In this situation, it’s better to live in Scotland.
In this situation, it’s better to live in Scotland.
What kind of Trust do you have?
It’s worth knowing what you have, whether you can change beneficiaries or not. Do you have a single or joint policy? For example, some Trusts allow you to change beneficiaries during the Trust, while others not allow it and once established beneficiaries can’t be changed. A new Trust should be made.
Here I’m returning to the situation with an unfaithful wife. We’re deleting her from the Trust and rewriting everything on Radio Maryja or children, if you have one. In the case of a joint policy and the Trust, the situation becomes more complicated.
You should choose a well-known and decent company for a trust. Don’t follow the price and it’s necessary to consult a financial advisor who will explain everything in a smooth way, especially if you have a complicated family situation.
Then your situation requires discussing what needs to be done.
Who should be chosen for the Trust's contractor?
It's best to choose someone you trust very much. It can be a family member, a close friend (but not the one who likes your wife what I mentioned earlier), a lawyer. Of course, he must be over 18 years old, be healthy in his mind, and can’t be bankrupt.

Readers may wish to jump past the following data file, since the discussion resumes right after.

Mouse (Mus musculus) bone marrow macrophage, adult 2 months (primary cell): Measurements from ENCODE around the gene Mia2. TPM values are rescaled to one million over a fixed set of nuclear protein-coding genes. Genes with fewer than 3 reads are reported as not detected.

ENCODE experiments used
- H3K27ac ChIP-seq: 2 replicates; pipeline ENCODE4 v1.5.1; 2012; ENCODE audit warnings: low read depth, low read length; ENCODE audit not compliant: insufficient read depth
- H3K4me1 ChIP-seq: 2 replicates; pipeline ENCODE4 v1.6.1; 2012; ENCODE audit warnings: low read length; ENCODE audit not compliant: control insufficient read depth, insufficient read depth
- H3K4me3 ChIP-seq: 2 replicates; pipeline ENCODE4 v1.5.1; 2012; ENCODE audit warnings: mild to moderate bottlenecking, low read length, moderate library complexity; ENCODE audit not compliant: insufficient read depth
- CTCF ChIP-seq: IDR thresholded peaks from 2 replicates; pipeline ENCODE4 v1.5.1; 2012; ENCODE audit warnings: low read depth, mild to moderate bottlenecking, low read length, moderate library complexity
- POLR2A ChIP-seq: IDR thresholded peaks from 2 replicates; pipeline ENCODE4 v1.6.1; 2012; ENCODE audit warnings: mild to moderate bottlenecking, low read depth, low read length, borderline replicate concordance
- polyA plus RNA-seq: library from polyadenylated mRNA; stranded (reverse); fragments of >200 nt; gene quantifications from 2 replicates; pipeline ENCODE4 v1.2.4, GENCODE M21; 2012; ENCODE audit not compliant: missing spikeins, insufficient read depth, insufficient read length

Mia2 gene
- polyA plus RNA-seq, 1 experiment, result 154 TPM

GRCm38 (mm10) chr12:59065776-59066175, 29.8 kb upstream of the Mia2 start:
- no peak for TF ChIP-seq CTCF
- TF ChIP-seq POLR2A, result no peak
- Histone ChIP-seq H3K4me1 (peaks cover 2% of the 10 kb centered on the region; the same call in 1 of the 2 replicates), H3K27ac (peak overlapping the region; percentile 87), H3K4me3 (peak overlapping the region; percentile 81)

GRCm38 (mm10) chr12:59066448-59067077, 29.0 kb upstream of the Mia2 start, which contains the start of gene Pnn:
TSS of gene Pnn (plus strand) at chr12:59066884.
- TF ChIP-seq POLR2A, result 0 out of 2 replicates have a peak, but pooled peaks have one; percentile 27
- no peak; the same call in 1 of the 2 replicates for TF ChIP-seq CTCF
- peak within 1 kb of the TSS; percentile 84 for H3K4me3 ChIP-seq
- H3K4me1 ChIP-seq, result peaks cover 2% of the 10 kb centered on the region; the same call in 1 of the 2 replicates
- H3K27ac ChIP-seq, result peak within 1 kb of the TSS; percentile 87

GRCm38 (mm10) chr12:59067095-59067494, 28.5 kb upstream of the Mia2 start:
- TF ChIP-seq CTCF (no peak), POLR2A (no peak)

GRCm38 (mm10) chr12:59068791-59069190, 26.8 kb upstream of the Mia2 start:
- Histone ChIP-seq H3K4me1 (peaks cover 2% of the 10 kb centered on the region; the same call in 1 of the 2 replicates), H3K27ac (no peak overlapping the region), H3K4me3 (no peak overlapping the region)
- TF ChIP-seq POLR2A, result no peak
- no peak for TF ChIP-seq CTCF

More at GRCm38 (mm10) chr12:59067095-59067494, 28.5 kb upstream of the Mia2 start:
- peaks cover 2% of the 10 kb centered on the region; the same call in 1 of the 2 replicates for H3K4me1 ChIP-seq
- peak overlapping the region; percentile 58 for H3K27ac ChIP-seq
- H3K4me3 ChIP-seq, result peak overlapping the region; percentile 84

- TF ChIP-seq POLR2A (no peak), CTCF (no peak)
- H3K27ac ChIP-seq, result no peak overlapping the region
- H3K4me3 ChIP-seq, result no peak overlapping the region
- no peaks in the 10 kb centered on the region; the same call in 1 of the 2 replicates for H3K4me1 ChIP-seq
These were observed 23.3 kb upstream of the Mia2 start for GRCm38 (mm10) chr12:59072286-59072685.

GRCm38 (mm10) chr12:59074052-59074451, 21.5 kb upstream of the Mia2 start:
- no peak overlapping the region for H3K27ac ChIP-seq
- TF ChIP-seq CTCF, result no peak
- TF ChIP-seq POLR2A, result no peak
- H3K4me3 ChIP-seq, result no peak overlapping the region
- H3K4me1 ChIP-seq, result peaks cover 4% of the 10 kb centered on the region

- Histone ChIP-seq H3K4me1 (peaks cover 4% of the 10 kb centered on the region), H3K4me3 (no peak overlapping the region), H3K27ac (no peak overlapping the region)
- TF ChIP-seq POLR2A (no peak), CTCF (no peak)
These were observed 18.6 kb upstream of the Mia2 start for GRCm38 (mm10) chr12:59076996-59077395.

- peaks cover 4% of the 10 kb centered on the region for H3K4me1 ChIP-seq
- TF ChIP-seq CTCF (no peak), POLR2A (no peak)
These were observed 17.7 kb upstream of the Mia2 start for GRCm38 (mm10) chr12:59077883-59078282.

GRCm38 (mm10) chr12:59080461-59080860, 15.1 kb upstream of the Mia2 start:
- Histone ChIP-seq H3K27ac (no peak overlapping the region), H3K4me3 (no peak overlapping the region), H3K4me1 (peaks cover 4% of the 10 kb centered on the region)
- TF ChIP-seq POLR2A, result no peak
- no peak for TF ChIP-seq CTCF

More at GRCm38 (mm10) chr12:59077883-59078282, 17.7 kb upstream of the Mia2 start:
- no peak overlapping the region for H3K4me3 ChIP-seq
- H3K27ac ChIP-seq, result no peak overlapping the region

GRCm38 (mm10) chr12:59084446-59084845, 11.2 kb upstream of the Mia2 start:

And most importantly, if you choose someone, then this person must agree to it. So, it’s worth considering it well.
Remember about taxes
In fact, the Trust is established for two reasons. One is taxes, you don’t have to pay 40% tax on inheritance and the second reason is time. The payment of the policy in the Trust is only a few weeks in the case of a normal procedure.
If you don’t have a Trust, you have to wait for money for about half a year and you have to reckon with the huge costs of several thousand pounds for lawyers.
Currently, the prices of lawyers for the South Yorkshire region are 201 + VAT for 1h.